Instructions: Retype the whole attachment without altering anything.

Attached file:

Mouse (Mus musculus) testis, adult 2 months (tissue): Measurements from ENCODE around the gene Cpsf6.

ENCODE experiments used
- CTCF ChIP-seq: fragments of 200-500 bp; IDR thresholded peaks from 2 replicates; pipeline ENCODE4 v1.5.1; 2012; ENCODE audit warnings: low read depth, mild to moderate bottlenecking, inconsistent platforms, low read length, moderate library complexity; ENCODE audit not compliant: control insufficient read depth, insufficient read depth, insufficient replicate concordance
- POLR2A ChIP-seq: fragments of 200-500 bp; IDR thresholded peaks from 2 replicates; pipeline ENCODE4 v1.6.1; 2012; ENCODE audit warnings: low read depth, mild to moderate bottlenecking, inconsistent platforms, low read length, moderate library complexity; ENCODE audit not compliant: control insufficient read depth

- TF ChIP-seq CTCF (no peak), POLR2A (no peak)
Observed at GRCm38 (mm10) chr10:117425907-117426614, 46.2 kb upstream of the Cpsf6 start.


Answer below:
Mouse (Mus musculus) testis, adult 2 months (tissue): Measurements from ENCODE around the gene Cpsf6.

ENCODE experiments used
- CTCF ChIP-seq: fragments of 200-500 bp; IDR thresholded peaks from 2 replicates; pipeline ENCODE4 v1.5.1; 2012; ENCODE audit warnings: low read depth, mild to moderate bottlenecking, inconsistent platforms, low read length, moderate library complexity; ENCODE audit not compliant: control insufficient read depth, insufficient read depth, insufficient replicate concordance
- POLR2A ChIP-seq: fragments of 200-500 bp; IDR thresholded peaks from 2 replicates; pipeline ENCODE4 v1.6.1; 2012; ENCODE audit warnings: low read depth, mild to moderate bottlenecking, inconsistent platforms, low read length, moderate library complexity; ENCODE audit not compliant: control insufficient read depth

- TF ChIP-seq CTCF (no peak), POLR2A (no peak)
Observed at GRCm38 (mm10) chr10:117425907-117426614, 46.2 kb upstream of the Cpsf6 start.